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Pedro Filho
Pedro Filho

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Understanding Debouncing and Throttling using Javascript

I can't remember how many times I had to use one of these debouncing or throttling, they are a necessity for any app that is used in real life.

So, let's start with a debounce function. A debounce function is something I usually use for things like autocompletes, and that's how I'll explain it to you!

Imagine that you want to build an address auto-complete functionality for your checkout, let's see how it would work without a debounce function:

<!DOCTYPE html>
<html lang="en">
  <head>
    <meta charset="UTF-8" />
    <meta http-equiv="X-UA-Compatible" content="IE=edge" />
    <meta name="viewport" content="width=device-width, initial-scale=1.0" />
    <title>Debounce and Throttle</title>
  </head>
  <body>
    <input id="debounce" type="text" placeholder="debounce" />

    <script>
      document.getElementById("debounce").addEventListener(
        "keydown",
        (e) => {
          console.log(e.target.value);
        }
      );
    </script>
  </body>
</html>
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Very simple, right? But what happens if your service charges per call, or if you're running it on a server and you don't want to make your IT team crying? Well, that's where the debounce function shines.

<!DOCTYPE html>
<html lang="en">
  <head>
    <meta charset="UTF-8" />
    <meta http-equiv="X-UA-Compatible" content="IE=edge" />
    <meta name="viewport" content="width=device-width, initial-scale=1.0" />
    <title>Debounce and Throttle</title>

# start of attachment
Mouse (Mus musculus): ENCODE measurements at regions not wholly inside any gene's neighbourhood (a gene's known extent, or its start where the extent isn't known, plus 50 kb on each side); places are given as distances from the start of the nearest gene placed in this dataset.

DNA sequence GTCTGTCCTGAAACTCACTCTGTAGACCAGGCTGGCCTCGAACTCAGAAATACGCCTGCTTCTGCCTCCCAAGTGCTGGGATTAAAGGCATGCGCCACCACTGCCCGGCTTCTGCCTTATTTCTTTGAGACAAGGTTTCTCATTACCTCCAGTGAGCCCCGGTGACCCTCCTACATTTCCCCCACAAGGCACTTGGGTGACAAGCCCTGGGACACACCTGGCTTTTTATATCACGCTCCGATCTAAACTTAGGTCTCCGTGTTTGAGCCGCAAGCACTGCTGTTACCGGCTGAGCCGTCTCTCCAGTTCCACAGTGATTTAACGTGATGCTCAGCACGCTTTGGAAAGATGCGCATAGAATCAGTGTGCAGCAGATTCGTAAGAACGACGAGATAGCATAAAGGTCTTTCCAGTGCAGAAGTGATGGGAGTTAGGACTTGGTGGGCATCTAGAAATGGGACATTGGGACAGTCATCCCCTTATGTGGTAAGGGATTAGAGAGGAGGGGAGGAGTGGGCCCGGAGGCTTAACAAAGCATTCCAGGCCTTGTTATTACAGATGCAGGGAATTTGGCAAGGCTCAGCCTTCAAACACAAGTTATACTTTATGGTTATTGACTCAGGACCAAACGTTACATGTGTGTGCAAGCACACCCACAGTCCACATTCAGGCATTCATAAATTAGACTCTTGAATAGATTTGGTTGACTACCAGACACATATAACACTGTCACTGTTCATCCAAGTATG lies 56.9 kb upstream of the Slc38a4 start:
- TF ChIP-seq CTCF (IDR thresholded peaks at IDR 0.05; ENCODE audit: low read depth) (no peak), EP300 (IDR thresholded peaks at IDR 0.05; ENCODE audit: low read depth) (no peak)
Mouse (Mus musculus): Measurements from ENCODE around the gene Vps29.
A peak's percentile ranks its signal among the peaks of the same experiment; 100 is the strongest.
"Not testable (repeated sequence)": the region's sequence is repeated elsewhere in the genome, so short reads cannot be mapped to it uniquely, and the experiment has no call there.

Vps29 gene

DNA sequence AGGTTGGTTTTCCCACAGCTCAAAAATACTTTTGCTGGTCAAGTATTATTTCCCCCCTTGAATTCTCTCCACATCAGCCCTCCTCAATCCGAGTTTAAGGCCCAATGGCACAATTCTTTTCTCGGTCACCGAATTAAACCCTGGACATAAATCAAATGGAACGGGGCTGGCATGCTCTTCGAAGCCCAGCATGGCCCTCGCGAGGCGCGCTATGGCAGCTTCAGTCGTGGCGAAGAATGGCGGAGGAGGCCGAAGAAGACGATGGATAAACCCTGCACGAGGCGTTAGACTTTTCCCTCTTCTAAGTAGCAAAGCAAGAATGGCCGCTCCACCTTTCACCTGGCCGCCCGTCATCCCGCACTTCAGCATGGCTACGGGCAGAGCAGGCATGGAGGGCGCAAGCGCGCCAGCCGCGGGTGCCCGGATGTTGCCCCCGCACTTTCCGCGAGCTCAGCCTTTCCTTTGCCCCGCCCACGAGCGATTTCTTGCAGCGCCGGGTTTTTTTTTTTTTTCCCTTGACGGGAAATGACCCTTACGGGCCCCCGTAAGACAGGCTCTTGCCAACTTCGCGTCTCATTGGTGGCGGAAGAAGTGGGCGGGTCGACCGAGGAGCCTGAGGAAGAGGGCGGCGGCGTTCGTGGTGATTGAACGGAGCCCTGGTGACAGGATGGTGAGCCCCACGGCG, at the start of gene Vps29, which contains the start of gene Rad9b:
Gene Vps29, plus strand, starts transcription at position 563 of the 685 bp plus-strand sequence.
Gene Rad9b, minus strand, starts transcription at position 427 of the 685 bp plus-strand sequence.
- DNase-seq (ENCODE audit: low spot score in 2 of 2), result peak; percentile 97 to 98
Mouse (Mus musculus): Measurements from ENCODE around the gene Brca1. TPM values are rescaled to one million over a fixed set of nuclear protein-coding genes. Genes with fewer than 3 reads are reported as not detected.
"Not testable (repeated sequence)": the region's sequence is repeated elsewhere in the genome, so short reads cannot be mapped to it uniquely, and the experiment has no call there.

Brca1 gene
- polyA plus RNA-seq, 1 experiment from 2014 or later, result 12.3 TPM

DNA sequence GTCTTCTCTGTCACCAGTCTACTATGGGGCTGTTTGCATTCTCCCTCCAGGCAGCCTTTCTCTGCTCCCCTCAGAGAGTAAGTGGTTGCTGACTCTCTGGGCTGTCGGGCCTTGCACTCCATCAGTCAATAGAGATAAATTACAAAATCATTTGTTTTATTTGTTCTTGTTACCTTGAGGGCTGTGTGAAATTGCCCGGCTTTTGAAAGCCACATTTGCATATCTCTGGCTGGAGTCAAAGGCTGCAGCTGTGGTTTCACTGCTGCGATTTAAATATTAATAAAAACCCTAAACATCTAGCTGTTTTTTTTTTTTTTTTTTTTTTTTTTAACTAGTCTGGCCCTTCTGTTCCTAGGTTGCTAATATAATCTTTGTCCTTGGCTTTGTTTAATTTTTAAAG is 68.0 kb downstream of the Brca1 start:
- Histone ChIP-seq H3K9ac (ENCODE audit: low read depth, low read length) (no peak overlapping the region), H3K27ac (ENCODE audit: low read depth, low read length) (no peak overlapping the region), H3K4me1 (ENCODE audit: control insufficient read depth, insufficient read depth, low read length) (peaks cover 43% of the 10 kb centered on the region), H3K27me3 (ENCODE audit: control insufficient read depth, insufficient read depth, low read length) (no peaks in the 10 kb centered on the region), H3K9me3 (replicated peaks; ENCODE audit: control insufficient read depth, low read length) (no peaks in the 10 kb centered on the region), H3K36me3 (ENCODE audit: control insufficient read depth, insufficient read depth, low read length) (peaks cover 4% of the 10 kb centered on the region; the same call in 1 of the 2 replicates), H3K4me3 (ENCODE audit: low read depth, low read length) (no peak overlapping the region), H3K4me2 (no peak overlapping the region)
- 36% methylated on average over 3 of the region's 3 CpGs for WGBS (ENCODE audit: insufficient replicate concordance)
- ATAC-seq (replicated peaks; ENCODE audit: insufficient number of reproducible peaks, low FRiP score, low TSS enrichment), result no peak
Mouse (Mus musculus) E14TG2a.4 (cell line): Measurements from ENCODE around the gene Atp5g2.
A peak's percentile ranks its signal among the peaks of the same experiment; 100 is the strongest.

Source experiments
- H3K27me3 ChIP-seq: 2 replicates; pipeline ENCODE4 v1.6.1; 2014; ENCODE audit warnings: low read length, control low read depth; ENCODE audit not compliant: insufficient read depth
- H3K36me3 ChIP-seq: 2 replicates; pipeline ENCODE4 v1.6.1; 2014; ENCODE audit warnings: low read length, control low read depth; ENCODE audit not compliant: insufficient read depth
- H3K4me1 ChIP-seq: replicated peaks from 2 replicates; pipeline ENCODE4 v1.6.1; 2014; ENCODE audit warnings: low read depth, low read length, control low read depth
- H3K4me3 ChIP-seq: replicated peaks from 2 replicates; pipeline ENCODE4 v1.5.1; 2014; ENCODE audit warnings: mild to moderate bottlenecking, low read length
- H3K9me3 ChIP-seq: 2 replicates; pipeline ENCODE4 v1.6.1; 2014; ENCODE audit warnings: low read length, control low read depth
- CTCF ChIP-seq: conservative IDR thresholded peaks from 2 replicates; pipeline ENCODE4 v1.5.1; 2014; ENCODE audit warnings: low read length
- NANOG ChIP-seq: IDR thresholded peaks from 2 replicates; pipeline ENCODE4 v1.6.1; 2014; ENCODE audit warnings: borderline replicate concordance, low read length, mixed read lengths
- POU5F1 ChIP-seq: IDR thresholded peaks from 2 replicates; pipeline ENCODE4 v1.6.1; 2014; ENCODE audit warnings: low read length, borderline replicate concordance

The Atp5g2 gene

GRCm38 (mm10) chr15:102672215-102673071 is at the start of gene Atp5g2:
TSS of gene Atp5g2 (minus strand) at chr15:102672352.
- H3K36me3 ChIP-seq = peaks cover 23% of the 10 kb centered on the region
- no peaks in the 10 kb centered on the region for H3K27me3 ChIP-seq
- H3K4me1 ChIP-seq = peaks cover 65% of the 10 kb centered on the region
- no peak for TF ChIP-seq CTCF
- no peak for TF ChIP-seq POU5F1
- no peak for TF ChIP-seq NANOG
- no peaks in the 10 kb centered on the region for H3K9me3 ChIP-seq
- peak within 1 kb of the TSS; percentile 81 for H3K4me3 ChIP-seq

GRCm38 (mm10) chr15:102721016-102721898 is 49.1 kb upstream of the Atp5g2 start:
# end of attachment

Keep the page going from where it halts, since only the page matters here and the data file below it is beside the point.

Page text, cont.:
</head>
  <body>
    <input id="debounce" type="text" placeholder="debounce" />

    <script>
      const debounce = (func, wait) => {
        let timeout;

        return (...args) => {
          if (timeout) clearTimeout(timeout);

          timeout = setTimeout(() => func(...args), wait);
        };
      };

      document.getElementById("debounce").addEventListener(
        "keydown",
        debounce((e) => {
          console.log(e.target.value);
        }, 1000)
      );
    </script>
  </body>
</html>
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Now, it'll only run after the user stops typing for 1 second, everyone is happy!

But let's say you have a limitation that you can only call your API 1 time every 2 seconds. That's the job for the throttler function! Let's see how it would be implemented without it:

<!DOCTYPE html>
<html lang="en">
  <head>
    <meta charset="UTF-8" />
    <meta http-equiv="X-UA-Compatible" content="IE=edge" />
    <meta name="viewport" content="width=device-width, initial-scale=1.0" />
    <title>Debounce and Throttle</title>
  </head>
  <body>
    <button type="button" id="throttle">throttle</button>

    <script>

      document.getElementById("throttle").addEventListener(
        "click",
        () => {
          console.log("clicked");
        }
      );
    </script>
  </body>
</html>
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Well, an anxious user can break your application! Let's see how we can prevent that with a throttler function:

<!DOCTYPE html>
<html lang="en">
  <head>
    <meta charset="UTF-8" />
    <meta http-equiv="X-UA-Compatible" content="IE=edge" />
    <meta name="viewport" content="width=device-width, initial-scale=1.0" />
    <title>Debounce and Throttle</title>
  </head>
  <body>
    <button type="button" id="throttle">throttle</button>

    <script>
      const throttle = (func, wait) => {
        let lastTime = 0;

        return (...args) => {
          const now = Date.now();

          if (now - lastTime >= wait) {
            func(...args);

            lastTime = now;
          }
        };
      };

      document.getElementById("throttle").addEventListener(
        "click",
        throttle(() => {
          console.log("clicked");
        }, 2000)
      );
    </script>
  </body>
</html>
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Awesome, right? These functions can really help you with some real life issues!

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